Exhibition Review: Gen Z: Generation Next

Exhibition Review: Gen Z: Generation Next

Hack’s works focus on Generation Z, the first generation to be born into a digital world, and explores the relationships this creates.



genZ_4smPresented by Emma Hack Gallery
Reviewed 9 August 2015

Emma Hack Gallery presents Emma Hack’s current exhibition, Gen Z: Generation Next, as part of the 2015 SALA festival. Hack’s works focus on Generation Z, the first generation to be born into a digital world, and explores the relationships this creates, some of which Hack critically questions. The exhibition is split into three different themes; Elements, Connections and Manipulated Memories, all of which focus on different aspects of this technologically savvy generation.

The first theme, Elements, concerns itself with Generation Z’s attachment to technology, and questions their ability to embrace the natural world with a vision and respect that will allow it to survive. Like Venetian masks, embroidered representations of the four elements considered essential to life (earth, wind, water and fire) cover the eyes of Hack’s photographed models. In contrast to the black and white photographs, the richly colourful embroidered landscapes are reminiscent of Van Gogh’s energetic brushstrokes.

Connections creates some startling images as Hack explores the intertwined relationship between Gen Z and technology. Stylistically it continues the juxtaposition of colourful embroidery over black and white photographic images, however here the silk images follow the sinuous forms of the human shapes beneath. Technological parts, such as batteries and reclaimed computer wiring, are placed within the delicately embroidered natural images of flowers and a peacock. This proves to be a successful combination of two contrasting mediums.

Lastly, Hack presents Manipulated Memories, a reflection of how through technology you can pick and choose which memories to hold on to, which memories to present to the world, and the contrast between previous childhood memories and what is experienced today. Rock Me In Your Hands shows a skilfully embroidered rocking horse that, as Hack explains, seems to have been replaced in childhood these days with technological products such as iPads. The viewer is left wondering what childhood memories should be.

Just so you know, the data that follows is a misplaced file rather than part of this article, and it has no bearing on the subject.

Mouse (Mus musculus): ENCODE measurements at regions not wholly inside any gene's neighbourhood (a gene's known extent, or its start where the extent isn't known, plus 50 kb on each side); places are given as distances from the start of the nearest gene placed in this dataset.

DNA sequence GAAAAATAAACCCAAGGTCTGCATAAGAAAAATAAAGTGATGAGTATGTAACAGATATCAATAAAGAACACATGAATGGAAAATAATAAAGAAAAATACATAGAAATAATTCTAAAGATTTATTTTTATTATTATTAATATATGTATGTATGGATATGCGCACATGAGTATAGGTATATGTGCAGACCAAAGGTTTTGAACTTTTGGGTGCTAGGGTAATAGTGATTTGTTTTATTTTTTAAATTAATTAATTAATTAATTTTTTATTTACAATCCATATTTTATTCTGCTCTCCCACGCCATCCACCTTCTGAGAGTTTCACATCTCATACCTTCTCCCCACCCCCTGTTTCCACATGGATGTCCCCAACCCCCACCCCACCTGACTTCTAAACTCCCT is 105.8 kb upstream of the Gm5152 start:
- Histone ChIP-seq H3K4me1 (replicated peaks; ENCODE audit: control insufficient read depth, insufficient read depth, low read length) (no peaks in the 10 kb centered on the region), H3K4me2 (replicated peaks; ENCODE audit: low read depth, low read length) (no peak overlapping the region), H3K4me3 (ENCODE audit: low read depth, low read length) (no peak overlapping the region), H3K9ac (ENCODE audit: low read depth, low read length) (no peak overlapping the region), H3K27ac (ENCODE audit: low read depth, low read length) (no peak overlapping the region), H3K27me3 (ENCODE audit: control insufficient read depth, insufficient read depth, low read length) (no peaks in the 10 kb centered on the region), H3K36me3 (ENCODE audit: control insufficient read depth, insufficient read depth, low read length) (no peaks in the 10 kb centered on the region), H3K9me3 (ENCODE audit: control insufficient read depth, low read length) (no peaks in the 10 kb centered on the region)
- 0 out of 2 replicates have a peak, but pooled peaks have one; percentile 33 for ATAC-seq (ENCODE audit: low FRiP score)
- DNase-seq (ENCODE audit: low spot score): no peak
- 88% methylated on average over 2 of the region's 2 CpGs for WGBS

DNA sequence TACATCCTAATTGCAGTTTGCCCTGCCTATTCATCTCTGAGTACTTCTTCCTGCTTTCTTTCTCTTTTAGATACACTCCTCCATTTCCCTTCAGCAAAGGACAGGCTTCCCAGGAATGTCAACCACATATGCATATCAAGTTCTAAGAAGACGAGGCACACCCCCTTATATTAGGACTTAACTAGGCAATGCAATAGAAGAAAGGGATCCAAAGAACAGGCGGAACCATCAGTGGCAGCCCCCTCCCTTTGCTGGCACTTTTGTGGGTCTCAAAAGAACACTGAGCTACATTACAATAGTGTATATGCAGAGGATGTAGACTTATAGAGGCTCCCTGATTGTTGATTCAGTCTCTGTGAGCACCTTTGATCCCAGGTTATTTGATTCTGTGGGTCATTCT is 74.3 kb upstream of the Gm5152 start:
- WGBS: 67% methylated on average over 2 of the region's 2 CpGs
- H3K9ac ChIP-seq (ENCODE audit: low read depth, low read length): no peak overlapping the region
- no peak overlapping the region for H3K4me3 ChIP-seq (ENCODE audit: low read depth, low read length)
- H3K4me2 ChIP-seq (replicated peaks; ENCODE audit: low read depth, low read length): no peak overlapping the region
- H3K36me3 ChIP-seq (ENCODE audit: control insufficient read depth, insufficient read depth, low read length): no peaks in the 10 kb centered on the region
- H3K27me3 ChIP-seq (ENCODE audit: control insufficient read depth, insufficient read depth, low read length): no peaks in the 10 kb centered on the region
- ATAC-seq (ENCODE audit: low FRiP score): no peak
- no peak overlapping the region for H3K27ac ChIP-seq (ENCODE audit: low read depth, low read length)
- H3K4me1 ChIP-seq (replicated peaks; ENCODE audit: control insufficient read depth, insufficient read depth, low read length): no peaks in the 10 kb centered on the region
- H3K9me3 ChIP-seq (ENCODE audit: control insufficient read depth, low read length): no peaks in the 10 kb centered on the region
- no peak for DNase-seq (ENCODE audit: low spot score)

The embroidery in this exhibition really does steal the show, with its incredible detail consuming the viewer’s attention. Although a delicate medium, the silken images seem alive and filled with movement and energy. Some of these individual embroideries have taken Hack from 160 up to 200 hours to complete, reflecting the patience and precision required for her complex and creative images. The embroideries themselves could well be individual works, Hack is just that good.

The distinctly feminine feel of the exhibition is reinforced by the glamorous atmosphere of the gallery itself. Stepping into the Emma Hack Gallery feels as though you’ve entered the offices of Vogue, where contemporary interior design combines with images of beautiful young women. This relationship is not surprising since Hack herself designed the layout of the gallery.

Although the focus of the exhibition is on Gen Z, the artworks will interest people from all generations.

Reviewed by Georgina Smerd
Twitter: @Georgie_xox

Venue: Emma Hack Gallery, Shop 14, North Adelaide Village, 67 O’Connell Street
Season: 5 August – 13 September
Tickets: Free

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